The longest-running film noir festival in Los Angeles returns to the Egyptian Theatre, anchored by movies that were restored with funds provided by the Hollywood Foreign Press Association. The Film Noir Foundation's Noir City festival returned to Hollywood for its 17th annual edition and both the opening and the closing of the festival featured HFPA-funded restorations.
Opening night, on April 15th, celebrated the Southern California premiere of Los Tallos Amargos (The Bitter Stems, 1956), an Argentinian noir that was almost lost until rescued last year via a restoration funded by the Film Noir Foundation with assistance from the Hollywood Foreign Press Association’s charitable trust, a collaboration that, says Alan Rode, the Noir Foundation's Director-Treasurer "underscores organizational synergy in film preservation (for a) vitally significant ‘lost’ film in the history of international noir cinema" .
Los Tallos Amargos sold out the main auditorium of the storied Egyptian Theater on Hollywood Boulevard (also a grantee of the HFPA). The packed theater was thrilled by the Argentine masterpiece – which now includes English subtitles. Directed by Fernando Ayala, “Los Tallos Amargos has been compared with the best work of Alfred Hitchcock" said Rode in an interview, "and, in 2000, American Cinematographer Magazine placed the film at #49 on its list of “Best Photographed Films of All-Time.”
The film won the Silver Condor—the Argentine Film Critics Association award for the nation’s best film—in 1957, with Best Director honors going to Ayala.The score is by the legendary Ástor Piazzolla. "Despite these accolades and pedigree," said Rode, “a 35mm print has not been available for decades, and the film is virtually unknown outside Argentina. With the FNF's restoration – thanks in part to funding provided by The HFPA Trust, Los Tallos Amargos is being returned to its rightful place in cinema history."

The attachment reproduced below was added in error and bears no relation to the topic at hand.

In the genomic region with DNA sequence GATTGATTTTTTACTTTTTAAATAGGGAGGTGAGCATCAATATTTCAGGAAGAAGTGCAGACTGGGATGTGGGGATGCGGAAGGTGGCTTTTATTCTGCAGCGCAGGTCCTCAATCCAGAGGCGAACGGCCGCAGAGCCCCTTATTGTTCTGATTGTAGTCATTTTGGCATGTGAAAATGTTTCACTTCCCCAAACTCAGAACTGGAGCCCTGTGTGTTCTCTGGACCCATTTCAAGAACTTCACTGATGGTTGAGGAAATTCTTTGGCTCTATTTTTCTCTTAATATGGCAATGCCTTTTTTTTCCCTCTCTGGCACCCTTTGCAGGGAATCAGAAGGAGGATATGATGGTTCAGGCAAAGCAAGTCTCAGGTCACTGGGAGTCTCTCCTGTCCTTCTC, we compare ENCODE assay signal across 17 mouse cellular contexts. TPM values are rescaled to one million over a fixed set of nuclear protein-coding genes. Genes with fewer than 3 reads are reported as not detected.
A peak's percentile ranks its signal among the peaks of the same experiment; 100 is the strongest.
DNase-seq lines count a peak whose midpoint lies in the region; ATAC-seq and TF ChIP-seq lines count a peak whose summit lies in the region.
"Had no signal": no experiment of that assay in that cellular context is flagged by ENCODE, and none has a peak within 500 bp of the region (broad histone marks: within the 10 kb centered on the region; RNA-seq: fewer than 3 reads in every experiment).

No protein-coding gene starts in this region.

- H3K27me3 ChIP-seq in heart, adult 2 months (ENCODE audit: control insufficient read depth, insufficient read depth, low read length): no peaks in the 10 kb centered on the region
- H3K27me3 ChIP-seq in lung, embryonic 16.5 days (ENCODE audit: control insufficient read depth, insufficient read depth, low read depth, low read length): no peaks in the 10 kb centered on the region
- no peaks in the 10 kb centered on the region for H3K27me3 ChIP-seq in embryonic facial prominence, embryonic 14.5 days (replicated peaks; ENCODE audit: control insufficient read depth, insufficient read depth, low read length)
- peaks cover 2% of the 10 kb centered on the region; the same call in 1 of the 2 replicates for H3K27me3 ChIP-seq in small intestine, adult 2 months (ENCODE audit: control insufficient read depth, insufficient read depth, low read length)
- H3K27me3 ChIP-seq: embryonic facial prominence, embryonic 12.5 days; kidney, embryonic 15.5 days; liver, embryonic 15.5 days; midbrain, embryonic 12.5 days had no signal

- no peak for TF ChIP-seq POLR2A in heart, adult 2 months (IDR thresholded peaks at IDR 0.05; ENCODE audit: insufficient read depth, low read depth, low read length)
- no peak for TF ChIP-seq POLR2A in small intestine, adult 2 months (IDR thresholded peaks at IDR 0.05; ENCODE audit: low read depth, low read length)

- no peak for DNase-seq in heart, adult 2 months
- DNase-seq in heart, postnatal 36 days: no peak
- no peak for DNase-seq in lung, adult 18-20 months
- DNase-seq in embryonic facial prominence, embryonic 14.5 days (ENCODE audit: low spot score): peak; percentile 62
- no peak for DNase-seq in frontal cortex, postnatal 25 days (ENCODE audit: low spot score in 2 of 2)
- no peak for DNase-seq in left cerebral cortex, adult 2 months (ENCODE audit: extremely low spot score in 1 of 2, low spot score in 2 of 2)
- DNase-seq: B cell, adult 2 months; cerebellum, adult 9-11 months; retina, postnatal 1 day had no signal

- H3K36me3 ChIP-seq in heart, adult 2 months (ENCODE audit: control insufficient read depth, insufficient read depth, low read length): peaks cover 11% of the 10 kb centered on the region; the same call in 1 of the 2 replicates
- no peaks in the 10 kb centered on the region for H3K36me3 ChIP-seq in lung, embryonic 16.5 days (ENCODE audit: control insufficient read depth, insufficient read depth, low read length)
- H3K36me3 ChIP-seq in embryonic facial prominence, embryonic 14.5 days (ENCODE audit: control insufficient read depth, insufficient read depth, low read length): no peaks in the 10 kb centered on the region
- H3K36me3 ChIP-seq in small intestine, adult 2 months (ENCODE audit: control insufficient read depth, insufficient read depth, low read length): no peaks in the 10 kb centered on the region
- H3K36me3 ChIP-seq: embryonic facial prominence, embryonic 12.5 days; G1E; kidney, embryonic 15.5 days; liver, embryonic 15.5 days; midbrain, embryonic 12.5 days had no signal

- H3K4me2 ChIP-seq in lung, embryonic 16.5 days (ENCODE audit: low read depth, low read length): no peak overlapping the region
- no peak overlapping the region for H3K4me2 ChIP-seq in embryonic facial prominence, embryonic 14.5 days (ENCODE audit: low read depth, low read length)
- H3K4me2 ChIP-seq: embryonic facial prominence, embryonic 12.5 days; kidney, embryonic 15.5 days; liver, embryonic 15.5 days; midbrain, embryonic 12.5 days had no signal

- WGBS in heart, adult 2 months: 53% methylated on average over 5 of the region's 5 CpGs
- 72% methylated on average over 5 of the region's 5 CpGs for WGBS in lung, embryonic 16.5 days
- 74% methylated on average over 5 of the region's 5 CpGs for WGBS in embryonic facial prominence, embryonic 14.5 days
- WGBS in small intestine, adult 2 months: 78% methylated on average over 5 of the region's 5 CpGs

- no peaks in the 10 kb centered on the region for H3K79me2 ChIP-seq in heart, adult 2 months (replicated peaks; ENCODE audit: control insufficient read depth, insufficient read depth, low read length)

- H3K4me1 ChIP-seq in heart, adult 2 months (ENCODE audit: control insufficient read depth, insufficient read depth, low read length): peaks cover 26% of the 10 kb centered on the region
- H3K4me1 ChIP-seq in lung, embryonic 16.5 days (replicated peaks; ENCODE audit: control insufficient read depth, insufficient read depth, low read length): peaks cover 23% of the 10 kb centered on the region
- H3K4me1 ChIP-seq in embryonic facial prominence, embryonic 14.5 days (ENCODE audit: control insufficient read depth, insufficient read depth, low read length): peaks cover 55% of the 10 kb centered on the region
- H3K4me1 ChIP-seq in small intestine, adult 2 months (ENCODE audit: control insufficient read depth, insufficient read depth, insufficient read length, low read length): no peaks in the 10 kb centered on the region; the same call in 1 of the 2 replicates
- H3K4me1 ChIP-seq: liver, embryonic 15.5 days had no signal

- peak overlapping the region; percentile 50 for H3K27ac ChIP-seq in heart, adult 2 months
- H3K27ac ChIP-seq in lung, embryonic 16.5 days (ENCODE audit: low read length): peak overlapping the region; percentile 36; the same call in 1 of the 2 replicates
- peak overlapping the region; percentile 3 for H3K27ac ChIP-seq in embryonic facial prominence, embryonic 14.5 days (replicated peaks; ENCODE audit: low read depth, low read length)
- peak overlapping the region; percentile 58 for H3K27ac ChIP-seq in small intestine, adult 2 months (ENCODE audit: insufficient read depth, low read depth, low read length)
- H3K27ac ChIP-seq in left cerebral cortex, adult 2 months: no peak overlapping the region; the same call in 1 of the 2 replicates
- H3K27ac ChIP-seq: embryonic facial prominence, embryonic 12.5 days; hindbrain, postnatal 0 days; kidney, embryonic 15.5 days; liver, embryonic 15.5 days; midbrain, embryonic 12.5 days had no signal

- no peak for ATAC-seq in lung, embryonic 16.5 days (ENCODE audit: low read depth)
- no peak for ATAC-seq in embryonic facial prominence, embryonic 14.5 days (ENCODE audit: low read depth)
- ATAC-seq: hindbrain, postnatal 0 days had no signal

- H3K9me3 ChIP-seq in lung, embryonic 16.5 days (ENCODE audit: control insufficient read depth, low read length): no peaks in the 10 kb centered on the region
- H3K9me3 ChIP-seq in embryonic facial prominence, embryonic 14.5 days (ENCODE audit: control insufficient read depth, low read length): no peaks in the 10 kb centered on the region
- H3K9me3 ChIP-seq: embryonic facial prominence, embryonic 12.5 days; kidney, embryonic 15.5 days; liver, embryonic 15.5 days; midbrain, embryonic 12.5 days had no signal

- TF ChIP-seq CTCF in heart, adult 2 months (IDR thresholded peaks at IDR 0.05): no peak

The American Cinematheque, who co-produces the NOIR CITY: Hollywood festival with the Film Noir Foundation, hosted a reception after the restoration’s screening. The Egyptian theater courtyard was decked out with vintage 1940s police cars. Movie goers, many of them dressed up in period film noir finery, were invited to pose with costumed cops and gangsters evoking the noir era. Los Angeles Argentinian merchants provided delicacies from the home country - wines, empanadas and dulce de leche sweets to all.
Kevin Thomas, the retired film reviewer of the Los Angeles Times told goldenglobes.com: “I thought the opening night went smoothly and was lots of fun. I loved Bitter Stems and hearing how complicated it was to assemble and restore it, and the HFPA’s contributions to its resurrection. HFPA’s ongoing support of the Film Noir Foundation is not only admirable but invaluable."
The festival featured daily double bills, pairing classic noirs such as director Michael Curtiz's Young Man With A Horn (1950), with Kirk Douglas as the star-crossed jazz trumpeter and the women in his life, Lauren Bacall and Doris Day, and John Cromwell's Dead Reckoning, (1947), with Humphrey Bogart as a war vet in search of his disappeared buddy in steamy Florida. Anthony Mann's Side Street,(1949), with Farley Granger as the naive postman stealing cash from a crooked lawyer's office and running away from the cops and the gangsters or Joseph Pevney's Meet Danny Wilson (1952), with hot-tempered singer Frank Sinatra, his heart of gold chanteuse girlfriend (Shelly Winters) and gangster Raymond Burr pursuing them both.
The festival will end this Sunday, April 24 with another restoration funded by the HFPA, Too Late For Tears (1949), with Lizabeth Scott, Dan Duryea, Arthur Kennedy and a bag-full of ill gotten cash dropped on Mulholland Drive. This 2014 restoration, processed by the UCLA Film and television Archives, will close the Noir City 2016 festival with a screening and a reception, as a celebration of its recent release on DVD/Blu Ray.